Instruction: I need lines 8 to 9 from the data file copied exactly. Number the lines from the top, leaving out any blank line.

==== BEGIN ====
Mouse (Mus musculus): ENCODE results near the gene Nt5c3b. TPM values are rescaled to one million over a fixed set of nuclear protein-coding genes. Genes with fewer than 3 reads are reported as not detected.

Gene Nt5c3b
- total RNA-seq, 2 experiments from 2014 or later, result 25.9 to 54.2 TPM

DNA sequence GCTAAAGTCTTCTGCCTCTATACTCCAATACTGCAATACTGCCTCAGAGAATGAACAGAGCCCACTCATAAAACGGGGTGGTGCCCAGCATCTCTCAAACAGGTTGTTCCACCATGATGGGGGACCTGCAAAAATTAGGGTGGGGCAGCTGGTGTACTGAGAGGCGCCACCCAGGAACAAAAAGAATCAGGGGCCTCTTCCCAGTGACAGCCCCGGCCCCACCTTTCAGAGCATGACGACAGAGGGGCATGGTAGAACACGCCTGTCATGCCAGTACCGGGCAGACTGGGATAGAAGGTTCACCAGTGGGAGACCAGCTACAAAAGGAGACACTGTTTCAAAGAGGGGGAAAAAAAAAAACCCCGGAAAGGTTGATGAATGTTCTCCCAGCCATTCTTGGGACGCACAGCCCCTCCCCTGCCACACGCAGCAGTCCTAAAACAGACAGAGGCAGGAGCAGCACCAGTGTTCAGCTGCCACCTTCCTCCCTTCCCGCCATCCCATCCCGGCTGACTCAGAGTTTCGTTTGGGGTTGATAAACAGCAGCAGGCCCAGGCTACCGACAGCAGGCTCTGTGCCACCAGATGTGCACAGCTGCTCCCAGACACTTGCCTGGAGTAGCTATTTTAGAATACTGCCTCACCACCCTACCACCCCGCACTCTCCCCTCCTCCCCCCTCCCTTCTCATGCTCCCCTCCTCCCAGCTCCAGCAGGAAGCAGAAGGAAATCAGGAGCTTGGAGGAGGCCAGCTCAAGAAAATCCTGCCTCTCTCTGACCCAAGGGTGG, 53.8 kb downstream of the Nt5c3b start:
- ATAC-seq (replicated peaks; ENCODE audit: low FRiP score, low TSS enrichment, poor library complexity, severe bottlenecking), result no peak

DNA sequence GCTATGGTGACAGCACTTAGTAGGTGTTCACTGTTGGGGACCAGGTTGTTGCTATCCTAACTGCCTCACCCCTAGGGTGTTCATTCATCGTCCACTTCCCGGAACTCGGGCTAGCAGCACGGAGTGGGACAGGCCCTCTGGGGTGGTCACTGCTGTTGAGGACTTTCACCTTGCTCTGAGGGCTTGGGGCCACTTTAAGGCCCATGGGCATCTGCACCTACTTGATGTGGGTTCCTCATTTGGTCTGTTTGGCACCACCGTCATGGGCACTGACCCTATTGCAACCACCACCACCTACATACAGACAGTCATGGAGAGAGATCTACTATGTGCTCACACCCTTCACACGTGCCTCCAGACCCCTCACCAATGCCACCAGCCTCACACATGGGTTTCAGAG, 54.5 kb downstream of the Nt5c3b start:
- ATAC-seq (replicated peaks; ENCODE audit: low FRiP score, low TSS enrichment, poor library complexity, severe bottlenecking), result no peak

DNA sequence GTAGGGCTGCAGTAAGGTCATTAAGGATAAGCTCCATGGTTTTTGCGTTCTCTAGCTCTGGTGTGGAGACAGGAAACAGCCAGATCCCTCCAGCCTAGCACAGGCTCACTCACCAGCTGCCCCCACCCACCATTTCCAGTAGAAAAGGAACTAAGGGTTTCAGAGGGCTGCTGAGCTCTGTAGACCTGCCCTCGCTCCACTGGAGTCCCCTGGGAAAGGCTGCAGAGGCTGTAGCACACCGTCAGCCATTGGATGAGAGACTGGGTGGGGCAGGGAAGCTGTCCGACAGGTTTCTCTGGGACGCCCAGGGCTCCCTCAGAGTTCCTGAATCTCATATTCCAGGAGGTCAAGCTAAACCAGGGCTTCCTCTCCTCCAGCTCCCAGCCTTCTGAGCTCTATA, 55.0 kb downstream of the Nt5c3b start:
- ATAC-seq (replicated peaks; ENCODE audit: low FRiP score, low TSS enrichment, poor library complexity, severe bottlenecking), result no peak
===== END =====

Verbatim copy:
DNA sequence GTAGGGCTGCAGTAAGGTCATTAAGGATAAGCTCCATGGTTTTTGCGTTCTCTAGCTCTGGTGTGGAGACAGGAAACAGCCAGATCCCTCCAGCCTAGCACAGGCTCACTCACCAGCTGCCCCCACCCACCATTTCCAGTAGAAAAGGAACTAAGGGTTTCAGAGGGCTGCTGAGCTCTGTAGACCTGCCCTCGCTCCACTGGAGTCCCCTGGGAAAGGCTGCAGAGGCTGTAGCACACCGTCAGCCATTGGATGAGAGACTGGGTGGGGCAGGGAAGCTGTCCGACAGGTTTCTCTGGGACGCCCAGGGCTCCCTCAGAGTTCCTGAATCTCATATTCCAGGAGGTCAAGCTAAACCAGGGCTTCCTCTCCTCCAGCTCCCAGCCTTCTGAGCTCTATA, 55.0 kb downstream of the Nt5c3b start:
- ATAC-seq (replicated peaks; ENCODE audit: low FRiP score, low TSS enrichment, poor library complexity, severe bottlenecking), result no peak